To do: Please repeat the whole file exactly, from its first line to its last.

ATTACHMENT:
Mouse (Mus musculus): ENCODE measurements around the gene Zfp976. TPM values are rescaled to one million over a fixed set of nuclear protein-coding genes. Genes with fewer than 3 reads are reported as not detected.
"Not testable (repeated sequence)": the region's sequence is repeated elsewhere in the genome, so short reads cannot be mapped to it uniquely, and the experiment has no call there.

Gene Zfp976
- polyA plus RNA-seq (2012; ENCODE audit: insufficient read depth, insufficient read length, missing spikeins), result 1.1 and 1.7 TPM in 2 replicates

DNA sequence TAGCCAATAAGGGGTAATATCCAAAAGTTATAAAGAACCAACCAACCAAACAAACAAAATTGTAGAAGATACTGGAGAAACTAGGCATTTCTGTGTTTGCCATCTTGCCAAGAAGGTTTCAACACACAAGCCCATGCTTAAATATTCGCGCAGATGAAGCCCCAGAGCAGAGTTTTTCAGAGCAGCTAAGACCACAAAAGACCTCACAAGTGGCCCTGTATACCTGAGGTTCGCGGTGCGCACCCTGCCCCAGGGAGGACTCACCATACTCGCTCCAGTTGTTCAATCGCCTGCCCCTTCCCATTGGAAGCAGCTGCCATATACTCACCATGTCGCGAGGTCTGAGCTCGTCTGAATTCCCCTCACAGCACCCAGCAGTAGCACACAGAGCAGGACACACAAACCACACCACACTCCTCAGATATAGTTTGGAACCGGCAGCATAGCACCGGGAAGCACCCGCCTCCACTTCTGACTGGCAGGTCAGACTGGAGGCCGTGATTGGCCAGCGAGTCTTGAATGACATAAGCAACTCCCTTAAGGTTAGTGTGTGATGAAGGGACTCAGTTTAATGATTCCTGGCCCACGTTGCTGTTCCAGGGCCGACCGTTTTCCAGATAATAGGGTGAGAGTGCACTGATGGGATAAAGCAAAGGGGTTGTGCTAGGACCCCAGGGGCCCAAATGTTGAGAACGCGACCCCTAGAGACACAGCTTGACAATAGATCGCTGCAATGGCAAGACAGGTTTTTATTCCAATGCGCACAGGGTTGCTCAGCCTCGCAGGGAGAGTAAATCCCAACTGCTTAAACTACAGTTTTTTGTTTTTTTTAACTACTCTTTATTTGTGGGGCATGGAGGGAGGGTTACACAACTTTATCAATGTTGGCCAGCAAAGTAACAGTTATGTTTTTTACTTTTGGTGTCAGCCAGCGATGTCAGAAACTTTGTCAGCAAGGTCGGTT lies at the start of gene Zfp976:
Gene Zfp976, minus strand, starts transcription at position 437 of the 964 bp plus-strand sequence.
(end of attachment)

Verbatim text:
Mouse (Mus musculus): ENCODE measurements around the gene Zfp976. TPM values are rescaled to one million over a fixed set of nuclear protein-coding genes. Genes with fewer than 3 reads are reported as not detected.
"Not testable (repeated sequence)": the region's sequence is repeated elsewhere in the genome, so short reads cannot be mapped to it uniquely, and the experiment has no call there.

Gene Zfp976
- polyA plus RNA-seq (2012; ENCODE audit: insufficient read depth, insufficient read length, missing spikeins), result 1.1 and 1.7 TPM in 2 replicates

DNA sequence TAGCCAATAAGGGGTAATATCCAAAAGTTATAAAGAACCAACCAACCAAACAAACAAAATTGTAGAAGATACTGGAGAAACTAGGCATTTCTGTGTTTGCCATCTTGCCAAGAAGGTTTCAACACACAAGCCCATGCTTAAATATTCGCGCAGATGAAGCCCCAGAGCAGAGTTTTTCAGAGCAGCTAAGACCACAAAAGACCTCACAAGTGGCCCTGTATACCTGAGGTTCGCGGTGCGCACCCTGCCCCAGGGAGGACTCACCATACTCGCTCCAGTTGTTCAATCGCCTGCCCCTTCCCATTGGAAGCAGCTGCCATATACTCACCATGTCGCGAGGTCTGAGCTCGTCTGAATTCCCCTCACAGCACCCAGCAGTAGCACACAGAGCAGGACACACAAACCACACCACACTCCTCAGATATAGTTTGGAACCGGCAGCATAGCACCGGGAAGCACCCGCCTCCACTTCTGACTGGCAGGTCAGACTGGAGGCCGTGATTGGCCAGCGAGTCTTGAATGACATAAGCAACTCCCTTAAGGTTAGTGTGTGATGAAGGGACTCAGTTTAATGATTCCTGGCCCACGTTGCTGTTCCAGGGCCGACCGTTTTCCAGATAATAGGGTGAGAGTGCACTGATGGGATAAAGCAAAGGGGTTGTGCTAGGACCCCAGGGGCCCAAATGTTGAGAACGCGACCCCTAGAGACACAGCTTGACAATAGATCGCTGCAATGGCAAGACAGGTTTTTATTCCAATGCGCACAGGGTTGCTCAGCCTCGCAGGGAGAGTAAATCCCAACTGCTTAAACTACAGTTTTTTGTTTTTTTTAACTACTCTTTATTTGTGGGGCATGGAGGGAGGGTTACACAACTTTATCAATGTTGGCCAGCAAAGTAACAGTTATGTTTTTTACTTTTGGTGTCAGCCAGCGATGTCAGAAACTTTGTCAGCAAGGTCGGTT lies at the start of gene Zfp976:
Gene Zfp976, minus strand, starts transcription at position 437 of the 964 bp plus-strand sequence.